It’s kind of a challenge to assemble pictures shot in different years, from different spots, and from different cameras. This is an excellent way to view and monitor trends, showing the public what happens over time to our National Forests. Sometimes, you have to look hard to see the differences. In any future repeat photography projects, I will be using very high resolution, to be able to zoom in really far.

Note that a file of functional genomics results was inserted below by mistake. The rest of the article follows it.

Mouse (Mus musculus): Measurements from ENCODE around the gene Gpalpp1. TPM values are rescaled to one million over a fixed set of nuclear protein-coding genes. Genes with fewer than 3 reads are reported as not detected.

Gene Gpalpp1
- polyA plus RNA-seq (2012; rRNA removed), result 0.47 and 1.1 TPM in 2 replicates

One of the reasons why you don’t see much “recovery” is that the Eldorado National Forest has finally completed their EIS for using herbicides in selected spots, almost 10 years since the fire burned. This is part of the East Bay’s water supply. Sierra Pacific replanted their ground in less than 2 years. So, the blackbacked woodpeckers should be long gone, as their preferred habitat only lasts for an average of 6 years. As these snags fall over, the risk of intense soil damages from re-burn rises dramatically. Somewhere, I have some earlier pictures of this area which may, or may not line up well with this angle. I’ll keep searching through my files to find more views to practice with.